Although I'm not optimistic about the declining U.S. traditional cigarette volumes reversing this trend, I'm confident that management can continue to overcome these headwinds by strength in the other segments, the offset of volume declines via price increases and expense reductions and the introduction of new products like Mark Ten. MO has continued to operate in an extremely challenging environment, and yet net revenue was up 3.4% in 2012 over 2011 and EPS was up 25.6%. They raised the dividend 7.6% last year, and I expect the dividend to be raised by at least 6% within the next couple weeks, perhaps more. The balance sheet remains heavily leveraged, but not uncommonly so among tobacco companies as they tend to pass off most of the cash they generate back to shareholders.

But let's talk about dividends, shall we? They have a 44-year track record of raising the dividend. That's one of the longest records around, which is doubly amazing considering the litigation, taxation and regulation this company has had to overcome over the last 20 years. They have a 10-year dividend growth rate of 11.4% and they show no signs of abating their dividend raises. The current entry yield based on my purchase price is 5.1%. Although not Altria's highest yield offering on a historical basis, it's still quite an attractive yield based on today's low interest rate environment.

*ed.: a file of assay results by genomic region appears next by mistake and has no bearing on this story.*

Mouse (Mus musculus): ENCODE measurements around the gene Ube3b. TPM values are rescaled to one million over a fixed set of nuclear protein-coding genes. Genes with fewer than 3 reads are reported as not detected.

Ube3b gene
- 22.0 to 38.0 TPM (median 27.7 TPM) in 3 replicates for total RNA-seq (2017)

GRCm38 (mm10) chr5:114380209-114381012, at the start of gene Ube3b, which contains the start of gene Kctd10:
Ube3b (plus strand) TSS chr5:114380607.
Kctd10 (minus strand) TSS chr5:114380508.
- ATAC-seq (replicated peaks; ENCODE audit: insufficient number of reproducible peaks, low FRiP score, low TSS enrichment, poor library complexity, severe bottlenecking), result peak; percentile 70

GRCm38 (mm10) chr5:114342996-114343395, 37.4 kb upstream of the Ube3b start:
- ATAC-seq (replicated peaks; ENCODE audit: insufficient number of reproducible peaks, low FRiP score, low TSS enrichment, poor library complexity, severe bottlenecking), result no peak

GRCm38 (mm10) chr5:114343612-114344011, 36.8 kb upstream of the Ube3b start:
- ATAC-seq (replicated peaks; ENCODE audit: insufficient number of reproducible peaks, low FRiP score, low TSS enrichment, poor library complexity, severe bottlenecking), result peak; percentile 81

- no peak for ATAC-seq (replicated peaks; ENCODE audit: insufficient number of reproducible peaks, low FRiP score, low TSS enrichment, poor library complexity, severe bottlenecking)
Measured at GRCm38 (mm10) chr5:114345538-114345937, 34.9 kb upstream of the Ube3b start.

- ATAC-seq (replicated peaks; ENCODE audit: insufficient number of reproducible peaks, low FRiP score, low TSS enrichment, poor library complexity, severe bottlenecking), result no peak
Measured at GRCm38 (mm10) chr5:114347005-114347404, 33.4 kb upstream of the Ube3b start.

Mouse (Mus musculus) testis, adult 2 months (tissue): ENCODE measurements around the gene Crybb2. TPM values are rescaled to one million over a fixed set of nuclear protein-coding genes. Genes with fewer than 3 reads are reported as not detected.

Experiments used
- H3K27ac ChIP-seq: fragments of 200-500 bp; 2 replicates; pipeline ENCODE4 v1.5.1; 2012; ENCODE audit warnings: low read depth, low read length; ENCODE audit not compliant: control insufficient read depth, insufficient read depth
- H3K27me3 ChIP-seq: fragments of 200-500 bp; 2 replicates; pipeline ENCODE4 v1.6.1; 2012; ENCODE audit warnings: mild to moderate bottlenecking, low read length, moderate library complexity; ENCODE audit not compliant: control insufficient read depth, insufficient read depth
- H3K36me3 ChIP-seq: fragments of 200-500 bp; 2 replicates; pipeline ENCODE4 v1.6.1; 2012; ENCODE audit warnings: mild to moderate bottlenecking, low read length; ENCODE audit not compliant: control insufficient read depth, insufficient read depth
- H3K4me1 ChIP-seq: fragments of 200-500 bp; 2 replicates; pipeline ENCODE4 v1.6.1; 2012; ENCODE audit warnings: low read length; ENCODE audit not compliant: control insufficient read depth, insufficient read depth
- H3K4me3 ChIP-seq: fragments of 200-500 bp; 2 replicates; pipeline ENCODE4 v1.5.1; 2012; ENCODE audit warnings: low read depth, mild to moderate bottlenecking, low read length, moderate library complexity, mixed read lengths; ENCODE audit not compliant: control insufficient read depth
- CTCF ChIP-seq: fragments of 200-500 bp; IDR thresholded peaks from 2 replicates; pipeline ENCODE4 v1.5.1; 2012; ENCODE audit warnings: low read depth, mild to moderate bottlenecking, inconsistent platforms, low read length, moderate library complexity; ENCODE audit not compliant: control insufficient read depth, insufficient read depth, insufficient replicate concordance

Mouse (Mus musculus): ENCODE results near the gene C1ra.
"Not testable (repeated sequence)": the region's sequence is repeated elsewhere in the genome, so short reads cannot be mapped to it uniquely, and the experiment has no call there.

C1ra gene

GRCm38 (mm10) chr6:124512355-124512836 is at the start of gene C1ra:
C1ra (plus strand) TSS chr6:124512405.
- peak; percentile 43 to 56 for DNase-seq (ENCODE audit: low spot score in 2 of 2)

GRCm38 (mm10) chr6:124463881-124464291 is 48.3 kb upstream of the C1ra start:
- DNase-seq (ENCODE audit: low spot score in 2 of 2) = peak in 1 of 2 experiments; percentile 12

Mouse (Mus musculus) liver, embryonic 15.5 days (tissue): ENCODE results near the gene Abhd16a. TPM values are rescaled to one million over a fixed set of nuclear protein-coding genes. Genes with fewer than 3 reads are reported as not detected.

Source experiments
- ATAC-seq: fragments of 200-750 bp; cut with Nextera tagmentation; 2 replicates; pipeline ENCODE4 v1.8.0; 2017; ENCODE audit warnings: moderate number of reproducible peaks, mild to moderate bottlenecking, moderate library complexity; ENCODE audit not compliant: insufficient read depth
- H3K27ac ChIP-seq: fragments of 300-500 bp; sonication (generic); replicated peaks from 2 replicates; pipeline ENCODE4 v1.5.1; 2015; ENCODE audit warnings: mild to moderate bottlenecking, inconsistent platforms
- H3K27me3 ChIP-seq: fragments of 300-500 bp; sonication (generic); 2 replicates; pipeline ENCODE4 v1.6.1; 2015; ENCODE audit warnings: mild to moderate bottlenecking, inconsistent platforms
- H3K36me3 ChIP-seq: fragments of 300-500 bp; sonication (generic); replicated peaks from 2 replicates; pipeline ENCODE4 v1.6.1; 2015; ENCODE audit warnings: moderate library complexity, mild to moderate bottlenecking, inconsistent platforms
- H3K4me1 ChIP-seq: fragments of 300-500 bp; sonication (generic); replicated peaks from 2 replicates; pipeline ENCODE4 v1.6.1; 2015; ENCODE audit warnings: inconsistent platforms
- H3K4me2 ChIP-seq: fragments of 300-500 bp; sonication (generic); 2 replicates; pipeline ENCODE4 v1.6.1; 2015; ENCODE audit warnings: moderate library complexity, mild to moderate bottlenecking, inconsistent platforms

I valued shares for MO using a Dividend Discount Model. I used more conservative numbers than I usually do to account for uncertainty regarding operations and reduction in traditional cigarette volumes. I used a 10% discount rate and a 5% dividend growth rate (well below historical norms) and I came up with a Fair Value of $37 per share. I think an argument could be made that MO shares are trading pretty close to intrinsic value right now, which isn't too bad considering the strong yield and lack of compelling value in the broader market, especially among consumer goods companies.

This purchase adds $49.28 to my annual dividend income based on the current $0.44 quarterly per share dividend. Although, as I pointed out above I do expect this to be raised in the next couple weeks.

I'm currently invested in 37 companies, as this was an addition to a company I already have an ownership stake in.

Some current analyst opinions on my recent purchase:

*Morningstar rates MO as a 2/5 star valuation with a Fair Value estimate of $31.00.
*S&P rates MO as a 4/5 star Buy with a Fair Value calculation of $35.40.

I'll update my Freedom Fund in early September to reflect my recent addition.

Full Disclosure: Long MO

How about you? A fan of MO money? Good investment? Bad investment?


Stocks Discussed: MO,